He’d worked on the blanket for months. Rod Hardin’s knitting needles clicked as he lounged beside the pool on vacation in Atlantic City, and little kids paused to marvel at the Santa Claus look-alike in a Hawaiian shirt, draped in threads of yarn. When autumn came, he continued his creation from a hospital bed set up on the first floor of his Germantown, Md., home.
By mid-November, it was finally done: A patchwork of vibrant colors, framed by stripes of sky and cobalt blue. A few days later, Rod could no longer sit up, and his husband, Nathan Jones, knew it was time to call hospice.
Nearly a year later, Nathan unfolds the blanket in the sunny room where he cared for his husband in his final days. “It was the last thing he worked on,” he says. “I knew I wanted to do something with it.”
The first time Rod won a blue ribbon at Maryland’s Montgomery County Fair, in 2010, it was Nathan who had secretly submitted Rod’s handmade blanket. After that, Rod submitted entries on his own every year. He had never mentioned anything about entering his final project at the fair. But seven months after he died, Nathan decided to do it anyway.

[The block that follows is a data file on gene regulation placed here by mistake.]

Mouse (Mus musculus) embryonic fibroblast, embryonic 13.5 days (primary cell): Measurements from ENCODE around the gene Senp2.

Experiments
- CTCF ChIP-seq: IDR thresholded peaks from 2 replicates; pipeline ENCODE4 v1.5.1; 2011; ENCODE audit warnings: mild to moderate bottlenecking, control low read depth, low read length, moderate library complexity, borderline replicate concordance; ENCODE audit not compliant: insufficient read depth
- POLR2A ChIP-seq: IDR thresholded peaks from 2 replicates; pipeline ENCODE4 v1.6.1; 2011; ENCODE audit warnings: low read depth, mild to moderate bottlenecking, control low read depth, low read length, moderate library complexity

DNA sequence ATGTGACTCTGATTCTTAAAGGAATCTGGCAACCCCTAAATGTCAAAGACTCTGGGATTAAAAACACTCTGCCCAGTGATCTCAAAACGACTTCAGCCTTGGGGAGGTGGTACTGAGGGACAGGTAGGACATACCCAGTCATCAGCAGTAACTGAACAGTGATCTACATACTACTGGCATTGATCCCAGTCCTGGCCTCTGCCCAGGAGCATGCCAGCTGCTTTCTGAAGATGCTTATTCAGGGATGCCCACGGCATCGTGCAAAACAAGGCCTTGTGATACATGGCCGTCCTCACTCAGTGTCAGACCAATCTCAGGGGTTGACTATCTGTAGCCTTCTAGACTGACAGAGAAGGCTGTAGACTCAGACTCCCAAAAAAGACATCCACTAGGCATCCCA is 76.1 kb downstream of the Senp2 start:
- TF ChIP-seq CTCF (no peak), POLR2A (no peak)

“It was the last thing I could do for him,” he says, “and another way for him to be remembered.”
Over the years, they had become crafting phenomena of the Montgomery County Fair. Nathan took up scrapbooking after they lost their beloved 16-year-old poodle; in 2001, he entered the competition and one of his books won the blue ribbon. More awards followed, for photography, baking and flawless roses. He became the first man to win the fair’s coveted Baker of the Year award in 2012.
Rod taught himself to knit and crochet after suffering a head injury in a mugging in 1995: Doctors told him to find an activity that would help focus his attention. Rod found the process deeply relaxing.
The two Vietnam veterans drew their share of second glances when they first made their mark in the local crafting scene. The fair’s…